For the past year, some chaplains and administration officials at the University of Maryland have been uneasy about the presence of a new campus minister among the Baptist, Lutheran, Catholic, Jewish and other traditional clerics who serve students affiliated with their faiths.

Gabhira Das, chaplain for the International Society of Krishna Consciousness, better known as the Hare Krishnas, now occupies an office in the university-owned chapel. He is the only full-time Hare Krishna chaplain working with approval of school officials on a U.S. college campus.

As such, the Krishna sect has created a dilemma that is still unresolved for the established religious groups on campus and the state-owned university.

William L. Thomas, student affairs vice chancellor, granted the Krishnas free office space last year after protracted controversy, including a threatened lawsuit against the school by the Krishna sect on the First Amendment grounds of religious discrimination.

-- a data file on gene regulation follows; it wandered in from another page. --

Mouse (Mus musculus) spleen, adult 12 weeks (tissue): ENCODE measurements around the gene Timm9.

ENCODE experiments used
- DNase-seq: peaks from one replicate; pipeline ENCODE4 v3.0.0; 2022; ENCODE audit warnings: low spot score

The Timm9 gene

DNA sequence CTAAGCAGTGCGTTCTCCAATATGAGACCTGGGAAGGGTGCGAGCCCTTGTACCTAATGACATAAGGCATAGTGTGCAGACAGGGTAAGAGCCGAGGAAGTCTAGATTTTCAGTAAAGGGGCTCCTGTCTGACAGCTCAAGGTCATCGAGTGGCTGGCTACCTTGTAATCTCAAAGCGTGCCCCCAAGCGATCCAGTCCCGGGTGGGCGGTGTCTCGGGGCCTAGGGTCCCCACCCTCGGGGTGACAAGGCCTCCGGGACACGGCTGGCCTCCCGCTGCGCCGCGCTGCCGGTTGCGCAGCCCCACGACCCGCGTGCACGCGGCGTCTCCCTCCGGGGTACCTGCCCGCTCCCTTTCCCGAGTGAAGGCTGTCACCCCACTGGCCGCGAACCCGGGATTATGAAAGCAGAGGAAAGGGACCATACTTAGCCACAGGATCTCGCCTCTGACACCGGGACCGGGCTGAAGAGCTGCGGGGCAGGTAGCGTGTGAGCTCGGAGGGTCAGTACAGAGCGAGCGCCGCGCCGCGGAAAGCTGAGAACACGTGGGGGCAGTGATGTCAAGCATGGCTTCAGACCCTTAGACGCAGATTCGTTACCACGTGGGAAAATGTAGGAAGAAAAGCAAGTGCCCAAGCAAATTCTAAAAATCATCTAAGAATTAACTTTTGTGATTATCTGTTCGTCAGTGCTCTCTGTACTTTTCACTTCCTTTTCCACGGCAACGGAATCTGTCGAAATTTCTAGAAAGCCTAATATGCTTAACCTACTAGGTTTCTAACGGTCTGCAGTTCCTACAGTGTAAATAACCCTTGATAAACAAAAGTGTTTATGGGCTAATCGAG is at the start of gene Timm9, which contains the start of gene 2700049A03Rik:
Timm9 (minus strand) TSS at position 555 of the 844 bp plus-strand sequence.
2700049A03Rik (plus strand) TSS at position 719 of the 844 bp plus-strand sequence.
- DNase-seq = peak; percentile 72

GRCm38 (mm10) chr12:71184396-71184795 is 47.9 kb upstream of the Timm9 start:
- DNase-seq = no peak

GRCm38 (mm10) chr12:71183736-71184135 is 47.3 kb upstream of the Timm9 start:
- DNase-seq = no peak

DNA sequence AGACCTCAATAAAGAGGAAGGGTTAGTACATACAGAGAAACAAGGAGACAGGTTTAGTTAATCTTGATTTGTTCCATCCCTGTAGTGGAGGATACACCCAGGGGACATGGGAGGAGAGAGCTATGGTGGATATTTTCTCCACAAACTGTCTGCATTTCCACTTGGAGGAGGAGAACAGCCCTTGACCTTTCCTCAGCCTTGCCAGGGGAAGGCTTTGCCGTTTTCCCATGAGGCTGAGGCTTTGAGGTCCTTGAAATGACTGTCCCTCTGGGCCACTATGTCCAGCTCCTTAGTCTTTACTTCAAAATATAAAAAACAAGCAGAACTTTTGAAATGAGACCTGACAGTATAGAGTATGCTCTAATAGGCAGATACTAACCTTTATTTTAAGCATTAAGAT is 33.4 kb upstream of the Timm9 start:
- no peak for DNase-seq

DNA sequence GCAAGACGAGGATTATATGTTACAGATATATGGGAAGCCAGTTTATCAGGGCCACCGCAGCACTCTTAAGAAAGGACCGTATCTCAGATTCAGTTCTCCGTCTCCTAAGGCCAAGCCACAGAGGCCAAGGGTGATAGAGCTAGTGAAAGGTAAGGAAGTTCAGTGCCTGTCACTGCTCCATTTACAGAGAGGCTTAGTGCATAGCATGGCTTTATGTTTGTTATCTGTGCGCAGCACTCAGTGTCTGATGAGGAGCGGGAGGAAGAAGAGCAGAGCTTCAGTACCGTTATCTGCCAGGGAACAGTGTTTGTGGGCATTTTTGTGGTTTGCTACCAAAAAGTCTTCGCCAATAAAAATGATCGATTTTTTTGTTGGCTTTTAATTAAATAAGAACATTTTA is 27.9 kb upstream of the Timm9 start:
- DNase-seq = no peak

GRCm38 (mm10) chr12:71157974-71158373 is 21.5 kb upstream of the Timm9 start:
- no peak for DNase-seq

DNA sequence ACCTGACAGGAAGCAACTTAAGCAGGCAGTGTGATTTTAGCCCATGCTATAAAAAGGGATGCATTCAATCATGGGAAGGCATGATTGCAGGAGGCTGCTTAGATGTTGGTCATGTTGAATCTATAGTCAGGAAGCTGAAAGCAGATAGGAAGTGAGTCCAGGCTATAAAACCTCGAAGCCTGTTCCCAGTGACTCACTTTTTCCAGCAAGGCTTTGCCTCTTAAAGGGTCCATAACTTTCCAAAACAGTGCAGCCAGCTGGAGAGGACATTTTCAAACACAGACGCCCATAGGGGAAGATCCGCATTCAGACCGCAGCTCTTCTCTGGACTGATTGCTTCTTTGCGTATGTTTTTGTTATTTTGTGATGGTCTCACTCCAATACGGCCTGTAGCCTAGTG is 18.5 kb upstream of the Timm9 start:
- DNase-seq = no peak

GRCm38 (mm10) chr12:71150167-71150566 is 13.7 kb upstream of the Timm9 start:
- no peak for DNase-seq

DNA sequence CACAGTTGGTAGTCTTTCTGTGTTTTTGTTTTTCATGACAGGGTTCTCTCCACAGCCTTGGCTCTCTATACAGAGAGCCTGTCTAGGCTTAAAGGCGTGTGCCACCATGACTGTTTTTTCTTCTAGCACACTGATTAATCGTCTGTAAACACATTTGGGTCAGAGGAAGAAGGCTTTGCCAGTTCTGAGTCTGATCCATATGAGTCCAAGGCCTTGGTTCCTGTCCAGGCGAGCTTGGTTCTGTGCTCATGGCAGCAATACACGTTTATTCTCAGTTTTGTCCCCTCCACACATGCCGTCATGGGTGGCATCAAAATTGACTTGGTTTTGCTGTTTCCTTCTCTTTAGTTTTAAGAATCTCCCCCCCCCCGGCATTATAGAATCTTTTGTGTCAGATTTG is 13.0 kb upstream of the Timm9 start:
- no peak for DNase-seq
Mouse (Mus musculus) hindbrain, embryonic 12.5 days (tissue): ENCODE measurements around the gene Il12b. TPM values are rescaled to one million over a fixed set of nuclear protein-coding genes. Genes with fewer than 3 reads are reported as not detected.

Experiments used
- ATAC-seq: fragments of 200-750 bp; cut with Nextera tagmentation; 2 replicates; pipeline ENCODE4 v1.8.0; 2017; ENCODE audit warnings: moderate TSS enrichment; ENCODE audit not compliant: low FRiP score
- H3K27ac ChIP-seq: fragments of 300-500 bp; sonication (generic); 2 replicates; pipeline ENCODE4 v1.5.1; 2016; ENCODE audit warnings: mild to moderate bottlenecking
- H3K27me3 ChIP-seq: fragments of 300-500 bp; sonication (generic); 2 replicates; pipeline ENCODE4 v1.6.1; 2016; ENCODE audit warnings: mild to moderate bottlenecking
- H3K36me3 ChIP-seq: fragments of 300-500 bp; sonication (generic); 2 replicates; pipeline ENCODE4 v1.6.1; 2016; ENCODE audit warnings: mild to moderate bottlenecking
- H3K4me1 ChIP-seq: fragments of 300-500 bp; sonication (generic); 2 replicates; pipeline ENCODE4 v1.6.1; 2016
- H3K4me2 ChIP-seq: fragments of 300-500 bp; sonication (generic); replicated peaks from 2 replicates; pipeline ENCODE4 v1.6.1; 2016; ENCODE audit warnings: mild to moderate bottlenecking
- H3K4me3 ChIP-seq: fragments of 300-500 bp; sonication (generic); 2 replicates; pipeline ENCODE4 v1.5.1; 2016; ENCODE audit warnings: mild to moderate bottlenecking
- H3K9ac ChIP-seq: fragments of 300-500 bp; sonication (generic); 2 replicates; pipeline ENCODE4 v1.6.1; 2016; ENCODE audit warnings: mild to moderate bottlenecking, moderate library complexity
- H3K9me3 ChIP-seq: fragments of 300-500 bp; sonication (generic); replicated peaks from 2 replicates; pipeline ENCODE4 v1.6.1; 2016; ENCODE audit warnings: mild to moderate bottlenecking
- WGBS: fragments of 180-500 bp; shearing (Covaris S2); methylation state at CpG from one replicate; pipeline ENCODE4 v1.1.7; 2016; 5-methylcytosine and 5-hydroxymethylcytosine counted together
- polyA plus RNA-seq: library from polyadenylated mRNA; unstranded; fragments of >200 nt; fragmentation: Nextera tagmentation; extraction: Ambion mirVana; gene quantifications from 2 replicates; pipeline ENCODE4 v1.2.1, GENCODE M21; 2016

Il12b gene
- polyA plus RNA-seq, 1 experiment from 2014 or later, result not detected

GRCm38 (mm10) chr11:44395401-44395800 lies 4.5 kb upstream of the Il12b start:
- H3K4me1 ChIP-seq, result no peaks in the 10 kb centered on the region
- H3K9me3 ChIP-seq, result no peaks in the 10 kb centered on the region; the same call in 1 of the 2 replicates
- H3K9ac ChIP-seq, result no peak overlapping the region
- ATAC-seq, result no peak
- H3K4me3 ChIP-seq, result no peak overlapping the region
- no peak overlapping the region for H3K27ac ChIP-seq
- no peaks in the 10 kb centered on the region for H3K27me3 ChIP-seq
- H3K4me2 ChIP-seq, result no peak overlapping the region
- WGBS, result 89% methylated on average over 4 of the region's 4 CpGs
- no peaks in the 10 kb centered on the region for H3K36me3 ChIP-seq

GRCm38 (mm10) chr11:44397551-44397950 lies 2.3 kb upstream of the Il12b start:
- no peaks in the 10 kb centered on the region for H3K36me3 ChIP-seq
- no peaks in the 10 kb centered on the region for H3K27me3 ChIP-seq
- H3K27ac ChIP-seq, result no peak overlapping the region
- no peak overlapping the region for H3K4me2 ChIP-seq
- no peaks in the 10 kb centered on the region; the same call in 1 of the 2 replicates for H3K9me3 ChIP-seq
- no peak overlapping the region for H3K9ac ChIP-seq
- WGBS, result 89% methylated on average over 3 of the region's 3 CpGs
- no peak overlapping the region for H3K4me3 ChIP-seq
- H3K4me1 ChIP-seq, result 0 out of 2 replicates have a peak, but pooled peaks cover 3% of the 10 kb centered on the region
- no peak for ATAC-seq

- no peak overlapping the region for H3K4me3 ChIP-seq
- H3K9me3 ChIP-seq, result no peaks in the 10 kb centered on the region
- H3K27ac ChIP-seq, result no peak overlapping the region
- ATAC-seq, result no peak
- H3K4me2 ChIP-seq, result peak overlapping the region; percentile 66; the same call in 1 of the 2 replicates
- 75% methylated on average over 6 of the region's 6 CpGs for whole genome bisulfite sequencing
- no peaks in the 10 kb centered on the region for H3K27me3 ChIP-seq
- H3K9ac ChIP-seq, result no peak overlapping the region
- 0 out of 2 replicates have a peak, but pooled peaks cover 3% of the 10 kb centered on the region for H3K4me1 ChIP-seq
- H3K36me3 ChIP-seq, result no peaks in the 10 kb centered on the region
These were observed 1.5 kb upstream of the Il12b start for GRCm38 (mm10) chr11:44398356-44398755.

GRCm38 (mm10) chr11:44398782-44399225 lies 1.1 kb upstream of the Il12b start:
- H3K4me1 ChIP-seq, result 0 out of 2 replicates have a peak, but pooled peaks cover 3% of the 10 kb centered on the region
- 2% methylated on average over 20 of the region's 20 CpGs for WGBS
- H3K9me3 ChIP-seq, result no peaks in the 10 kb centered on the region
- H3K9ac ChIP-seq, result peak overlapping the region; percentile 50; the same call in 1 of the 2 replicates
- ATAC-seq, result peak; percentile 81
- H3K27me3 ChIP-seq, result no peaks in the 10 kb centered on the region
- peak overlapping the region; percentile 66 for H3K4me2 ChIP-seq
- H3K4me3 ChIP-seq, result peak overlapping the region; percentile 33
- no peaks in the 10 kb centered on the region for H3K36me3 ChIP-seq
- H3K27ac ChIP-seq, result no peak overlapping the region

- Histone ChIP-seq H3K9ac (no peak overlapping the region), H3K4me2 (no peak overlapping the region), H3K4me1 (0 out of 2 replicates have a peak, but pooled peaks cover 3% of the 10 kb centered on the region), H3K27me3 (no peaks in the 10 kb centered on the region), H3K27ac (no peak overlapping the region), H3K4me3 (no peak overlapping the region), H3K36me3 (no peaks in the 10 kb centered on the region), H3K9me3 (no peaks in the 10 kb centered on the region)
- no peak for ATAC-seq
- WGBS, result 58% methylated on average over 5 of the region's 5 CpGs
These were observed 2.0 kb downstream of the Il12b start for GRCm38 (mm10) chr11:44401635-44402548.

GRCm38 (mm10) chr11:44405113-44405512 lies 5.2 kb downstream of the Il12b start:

There are 10 other university-recognized campus ministries with offices in the chapel or in private quarters Catholocs, the Jewish Hillel Foundation and Brierah, Baptish, Christian Scientists, Black Ministries, Episcopal, Lutheran, the Church of Christ and the United Campus Ministry, a joint effort of Methodists, Presbyterians, the United Church of Christ, the Disciples of Christ and the Church of the Brethren.

When the Krishnas applied in September, 1975, "We had never before had a request like this," explained James H. Youmans, executive secretary for the chapel.

The primary dilemmas posed by the Krishnas stemmed from the debate over whether their religion is "bona fide," and their intensive proselytizing.

Thomas established the ad hoc committee to review the Board of Regents' guideline and the additional customary procedures for evaluating chaplaincy requests. He also asked them for "better defined guidelines" for the Krishna case.

Gabhira Das called the action a "delay tactic," and the student newspaper, the Diamondback, labeled the adminstration's approach "blatant discrimination."